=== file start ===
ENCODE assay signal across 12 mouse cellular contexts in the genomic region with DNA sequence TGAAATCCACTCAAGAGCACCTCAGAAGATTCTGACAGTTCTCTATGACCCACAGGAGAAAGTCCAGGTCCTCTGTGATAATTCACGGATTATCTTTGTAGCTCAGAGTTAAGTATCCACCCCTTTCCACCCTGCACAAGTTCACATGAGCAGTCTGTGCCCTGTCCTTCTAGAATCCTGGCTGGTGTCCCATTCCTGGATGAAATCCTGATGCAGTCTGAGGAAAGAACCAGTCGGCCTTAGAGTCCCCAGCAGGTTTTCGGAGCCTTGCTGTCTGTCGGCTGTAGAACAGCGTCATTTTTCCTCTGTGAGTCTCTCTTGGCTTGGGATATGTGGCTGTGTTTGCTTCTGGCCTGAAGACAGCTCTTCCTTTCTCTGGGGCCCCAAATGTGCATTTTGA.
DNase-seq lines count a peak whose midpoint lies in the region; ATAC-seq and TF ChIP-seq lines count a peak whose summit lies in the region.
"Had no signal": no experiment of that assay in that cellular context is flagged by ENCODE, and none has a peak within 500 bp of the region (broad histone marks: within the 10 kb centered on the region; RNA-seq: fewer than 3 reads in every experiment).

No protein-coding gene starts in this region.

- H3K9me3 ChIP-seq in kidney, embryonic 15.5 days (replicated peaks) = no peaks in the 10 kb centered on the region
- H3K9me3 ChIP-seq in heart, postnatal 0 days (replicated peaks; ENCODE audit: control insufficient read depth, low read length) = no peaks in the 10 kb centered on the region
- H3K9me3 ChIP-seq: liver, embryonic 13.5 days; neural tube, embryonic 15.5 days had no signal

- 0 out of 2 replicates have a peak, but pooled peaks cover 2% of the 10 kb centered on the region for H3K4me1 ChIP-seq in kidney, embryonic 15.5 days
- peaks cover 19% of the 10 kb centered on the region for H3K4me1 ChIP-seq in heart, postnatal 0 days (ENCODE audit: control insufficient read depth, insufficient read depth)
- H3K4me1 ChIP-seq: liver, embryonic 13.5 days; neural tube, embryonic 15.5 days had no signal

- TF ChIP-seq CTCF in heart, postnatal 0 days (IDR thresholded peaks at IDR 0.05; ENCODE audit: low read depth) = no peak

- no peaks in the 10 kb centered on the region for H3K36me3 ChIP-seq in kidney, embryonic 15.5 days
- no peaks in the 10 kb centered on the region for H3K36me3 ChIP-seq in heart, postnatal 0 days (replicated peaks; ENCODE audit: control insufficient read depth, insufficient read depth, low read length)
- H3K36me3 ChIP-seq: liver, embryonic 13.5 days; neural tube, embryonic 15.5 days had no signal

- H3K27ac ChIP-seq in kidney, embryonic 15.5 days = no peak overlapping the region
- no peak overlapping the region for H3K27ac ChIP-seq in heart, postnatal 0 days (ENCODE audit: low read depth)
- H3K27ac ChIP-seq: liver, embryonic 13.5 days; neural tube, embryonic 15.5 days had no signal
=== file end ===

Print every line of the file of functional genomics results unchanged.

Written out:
ENCODE assay signal across 12 mouse cellular contexts in the genomic region with DNA sequence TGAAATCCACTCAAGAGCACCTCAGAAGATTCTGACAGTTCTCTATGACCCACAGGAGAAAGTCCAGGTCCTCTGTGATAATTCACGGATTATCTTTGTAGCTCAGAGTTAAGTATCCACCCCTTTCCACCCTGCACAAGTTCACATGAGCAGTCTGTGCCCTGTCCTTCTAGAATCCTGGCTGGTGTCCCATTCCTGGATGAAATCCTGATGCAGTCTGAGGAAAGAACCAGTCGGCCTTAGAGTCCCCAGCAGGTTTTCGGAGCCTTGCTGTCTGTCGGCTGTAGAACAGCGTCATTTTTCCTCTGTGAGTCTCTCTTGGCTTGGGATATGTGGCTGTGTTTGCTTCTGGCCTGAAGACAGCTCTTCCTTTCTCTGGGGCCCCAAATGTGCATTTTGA.
DNase-seq lines count a peak whose midpoint lies in the region; ATAC-seq and TF ChIP-seq lines count a peak whose summit lies in the region.
"Had no signal": no experiment of that assay in that cellular context is flagged by ENCODE, and none has a peak within 500 bp of the region (broad histone marks: within the 10 kb centered on the region; RNA-seq: fewer than 3 reads in every experiment).

No protein-coding gene starts in this region.

- H3K9me3 ChIP-seq in kidney, embryonic 15.5 days (replicated peaks) = no peaks in the 10 kb centered on the region
- H3K9me3 ChIP-seq in heart, postnatal 0 days (replicated peaks; ENCODE audit: control insufficient read depth, low read length) = no peaks in the 10 kb centered on the region
- H3K9me3 ChIP-seq: liver, embryonic 13.5 days; neural tube, embryonic 15.5 days had no signal

- 0 out of 2 replicates have a peak, but pooled peaks cover 2% of the 10 kb centered on the region for H3K4me1 ChIP-seq in kidney, embryonic 15.5 days
- peaks cover 19% of the 10 kb centered on the region for H3K4me1 ChIP-seq in heart, postnatal 0 days (ENCODE audit: control insufficient read depth, insufficient read depth)
- H3K4me1 ChIP-seq: liver, embryonic 13.5 days; neural tube, embryonic 15.5 days had no signal

- TF ChIP-seq CTCF in heart, postnatal 0 days (IDR thresholded peaks at IDR 0.05; ENCODE audit: low read depth) = no peak

- no peaks in the 10 kb centered on the region for H3K36me3 ChIP-seq in kidney, embryonic 15.5 days
- no peaks in the 10 kb centered on the region for H3K36me3 ChIP-seq in heart, postnatal 0 days (replicated peaks; ENCODE audit: control insufficient read depth, insufficient read depth, low read length)
- H3K36me3 ChIP-seq: liver, embryonic 13.5 days; neural tube, embryonic 15.5 days had no signal

- H3K27ac ChIP-seq in kidney, embryonic 15.5 days = no peak overlapping the region
- no peak overlapping the region for H3K27ac ChIP-seq in heart, postnatal 0 days (ENCODE audit: low read depth)
- H3K27ac ChIP-seq: liver, embryonic 13.5 days; neural tube, embryonic 15.5 days had no signal